Stage Ii

This stage's onset is identified by the appearance of spindles. They are frontal-centrally predominant waves that occur as a cluster lasting for one to several seconds in duration. The spindle frequency is between 11 and 15 Hz and, in healthy adults, they are bilateral and synchronous in their appearance, with an amplitude up to 30 |V. Spindles may appear by themselves or following a vertex wave. In that latter situation, the wave is called a "K complex" (Fig. 5). Vertex waves are increasingly prevalent in Stage II sleep, and often persist in deeper stages as well. During the progression into deeper aspects of Stage II, the background rhythm continues to slow into the slower theta ranges, and high voltage generalized and frontally predominant delta slow waves are noted (<4 Hz).

During Stage II of sleep, occipital predominant high-voltage sharp slow waves are occasionally noted. These waves look like the lambda waves described in Section 8. These are referred to as either lambdoid waves or posterior occipital sharp transients of sleep. The physiological basis for posterior occipital sharp transients of sleep is probably very similar to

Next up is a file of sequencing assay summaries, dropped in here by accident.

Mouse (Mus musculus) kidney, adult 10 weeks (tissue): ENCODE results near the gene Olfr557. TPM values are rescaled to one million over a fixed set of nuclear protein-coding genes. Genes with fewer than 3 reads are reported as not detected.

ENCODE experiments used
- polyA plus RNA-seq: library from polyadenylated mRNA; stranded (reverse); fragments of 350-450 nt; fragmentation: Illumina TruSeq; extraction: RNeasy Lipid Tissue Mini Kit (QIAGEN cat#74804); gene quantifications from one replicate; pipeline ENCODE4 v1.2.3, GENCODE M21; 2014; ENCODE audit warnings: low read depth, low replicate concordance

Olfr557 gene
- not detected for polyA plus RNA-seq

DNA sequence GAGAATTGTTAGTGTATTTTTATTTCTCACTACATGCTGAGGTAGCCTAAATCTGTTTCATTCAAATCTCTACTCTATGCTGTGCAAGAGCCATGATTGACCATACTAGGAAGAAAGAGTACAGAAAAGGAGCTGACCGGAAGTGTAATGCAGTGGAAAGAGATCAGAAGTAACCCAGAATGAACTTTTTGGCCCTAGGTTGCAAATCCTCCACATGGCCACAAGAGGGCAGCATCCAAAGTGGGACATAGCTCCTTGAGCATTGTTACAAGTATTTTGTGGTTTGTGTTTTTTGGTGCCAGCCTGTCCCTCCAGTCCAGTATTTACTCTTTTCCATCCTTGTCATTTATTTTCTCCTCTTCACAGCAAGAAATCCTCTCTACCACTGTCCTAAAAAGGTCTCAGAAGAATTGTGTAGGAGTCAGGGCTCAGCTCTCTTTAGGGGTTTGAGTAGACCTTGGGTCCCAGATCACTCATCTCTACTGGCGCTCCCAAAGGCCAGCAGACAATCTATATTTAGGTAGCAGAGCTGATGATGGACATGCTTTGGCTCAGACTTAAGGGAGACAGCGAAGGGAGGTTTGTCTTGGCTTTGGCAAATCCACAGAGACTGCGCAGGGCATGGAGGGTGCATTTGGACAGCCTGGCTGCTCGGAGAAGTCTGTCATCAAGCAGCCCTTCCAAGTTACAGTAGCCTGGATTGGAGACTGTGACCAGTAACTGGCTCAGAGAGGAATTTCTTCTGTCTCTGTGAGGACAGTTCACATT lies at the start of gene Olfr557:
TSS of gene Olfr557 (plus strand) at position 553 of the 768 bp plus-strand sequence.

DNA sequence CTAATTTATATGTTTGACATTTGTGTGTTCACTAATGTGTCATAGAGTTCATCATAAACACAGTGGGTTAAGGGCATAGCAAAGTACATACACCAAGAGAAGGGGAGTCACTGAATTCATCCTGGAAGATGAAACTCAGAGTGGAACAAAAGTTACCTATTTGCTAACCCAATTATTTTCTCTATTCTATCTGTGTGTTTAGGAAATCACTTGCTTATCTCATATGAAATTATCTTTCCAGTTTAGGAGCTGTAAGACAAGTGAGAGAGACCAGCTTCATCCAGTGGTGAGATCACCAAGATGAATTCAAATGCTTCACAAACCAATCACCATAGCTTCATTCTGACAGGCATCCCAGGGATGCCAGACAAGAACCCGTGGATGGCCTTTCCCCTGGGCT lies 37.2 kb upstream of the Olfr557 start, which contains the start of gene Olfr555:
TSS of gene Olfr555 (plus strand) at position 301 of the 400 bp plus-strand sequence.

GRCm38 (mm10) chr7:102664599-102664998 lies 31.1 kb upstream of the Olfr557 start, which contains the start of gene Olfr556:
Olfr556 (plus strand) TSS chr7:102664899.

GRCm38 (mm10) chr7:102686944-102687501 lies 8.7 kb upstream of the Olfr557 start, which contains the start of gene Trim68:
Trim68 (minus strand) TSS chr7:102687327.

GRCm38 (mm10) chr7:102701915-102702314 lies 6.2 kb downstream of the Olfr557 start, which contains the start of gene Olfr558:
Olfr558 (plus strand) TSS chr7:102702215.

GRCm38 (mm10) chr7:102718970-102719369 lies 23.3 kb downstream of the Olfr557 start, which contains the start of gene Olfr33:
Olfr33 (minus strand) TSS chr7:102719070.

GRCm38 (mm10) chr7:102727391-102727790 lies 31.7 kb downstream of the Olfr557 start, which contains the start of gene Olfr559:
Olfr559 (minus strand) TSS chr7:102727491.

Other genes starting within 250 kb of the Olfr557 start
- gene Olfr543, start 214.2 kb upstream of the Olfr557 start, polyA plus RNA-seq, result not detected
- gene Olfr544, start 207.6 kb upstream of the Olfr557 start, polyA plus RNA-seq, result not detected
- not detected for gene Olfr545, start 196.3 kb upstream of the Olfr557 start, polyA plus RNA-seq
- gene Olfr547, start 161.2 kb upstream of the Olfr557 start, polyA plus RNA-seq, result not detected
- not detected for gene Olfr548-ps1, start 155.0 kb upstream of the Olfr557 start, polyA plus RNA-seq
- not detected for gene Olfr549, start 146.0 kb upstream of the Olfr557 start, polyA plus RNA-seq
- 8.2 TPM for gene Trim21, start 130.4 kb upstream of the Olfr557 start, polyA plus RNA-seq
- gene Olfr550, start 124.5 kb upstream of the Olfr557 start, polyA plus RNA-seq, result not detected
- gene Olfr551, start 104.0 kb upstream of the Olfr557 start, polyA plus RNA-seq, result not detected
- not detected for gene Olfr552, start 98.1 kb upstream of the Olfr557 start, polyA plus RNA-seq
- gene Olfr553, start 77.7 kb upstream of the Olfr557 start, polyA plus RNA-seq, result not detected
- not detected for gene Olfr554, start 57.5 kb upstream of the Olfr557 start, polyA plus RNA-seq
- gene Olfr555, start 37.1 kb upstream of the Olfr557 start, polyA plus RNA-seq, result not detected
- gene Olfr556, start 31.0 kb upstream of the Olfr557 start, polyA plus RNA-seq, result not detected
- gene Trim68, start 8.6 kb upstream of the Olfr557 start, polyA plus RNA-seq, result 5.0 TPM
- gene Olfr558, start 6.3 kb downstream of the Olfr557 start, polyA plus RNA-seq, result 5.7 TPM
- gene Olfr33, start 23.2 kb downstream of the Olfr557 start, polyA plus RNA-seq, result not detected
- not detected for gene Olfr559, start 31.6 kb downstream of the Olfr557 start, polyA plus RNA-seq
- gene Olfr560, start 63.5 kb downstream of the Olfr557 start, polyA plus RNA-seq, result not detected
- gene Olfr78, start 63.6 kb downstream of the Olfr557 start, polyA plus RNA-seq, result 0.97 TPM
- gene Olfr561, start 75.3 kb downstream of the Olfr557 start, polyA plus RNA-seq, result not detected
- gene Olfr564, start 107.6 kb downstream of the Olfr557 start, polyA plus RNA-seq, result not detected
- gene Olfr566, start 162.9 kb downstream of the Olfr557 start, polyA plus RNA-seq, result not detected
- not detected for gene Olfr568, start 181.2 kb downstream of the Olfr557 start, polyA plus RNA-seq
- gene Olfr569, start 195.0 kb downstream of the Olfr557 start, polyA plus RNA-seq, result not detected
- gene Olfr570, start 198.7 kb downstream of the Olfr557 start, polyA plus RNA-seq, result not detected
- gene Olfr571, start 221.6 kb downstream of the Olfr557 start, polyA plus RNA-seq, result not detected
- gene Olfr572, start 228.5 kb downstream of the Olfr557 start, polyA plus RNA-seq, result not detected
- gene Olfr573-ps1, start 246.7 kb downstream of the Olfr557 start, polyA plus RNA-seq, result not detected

Sleep Record Form

Fig. 4. Approximately half-way through this record, the alpha rhythm gradually fades and is replaced by slower theta frequency activity. There are no eye movement artifacts and this pattern evolved into Stage II sleep. Therefore, this tracing shows the transition from wakefulness to sleep, i.e., drowsiness.

Fig. 4. Approximately half-way through this record, the alpha rhythm gradually fades and is replaced by slower theta frequency activity. There are no eye movement artifacts and this pattern evolved into Stage II sleep. Therefore, this tracing shows the transition from wakefulness to sleep, i.e., drowsiness.

Sleep Record Form

Fig. 5. This record, approximately half-way through, shows classic frontal-centrally predominant fast bursts of "spindle" activity followed by a centrally predominant high-voltage slow sharp wave, vertex wave. This complex is also referred to as a "K-complex," and is one of the hallmarks of Stage II sleep.

Fig. 5. This record, approximately half-way through, shows classic frontal-centrally predominant fast bursts of "spindle" activity followed by a centrally predominant high-voltage slow sharp wave, vertex wave. This complex is also referred to as a "K-complex," and is one of the hallmarks of Stage II sleep.

lambda waves. Their relation to visual dreams remains contested. Occasionally, these waves may extend into Stage III of sleep.

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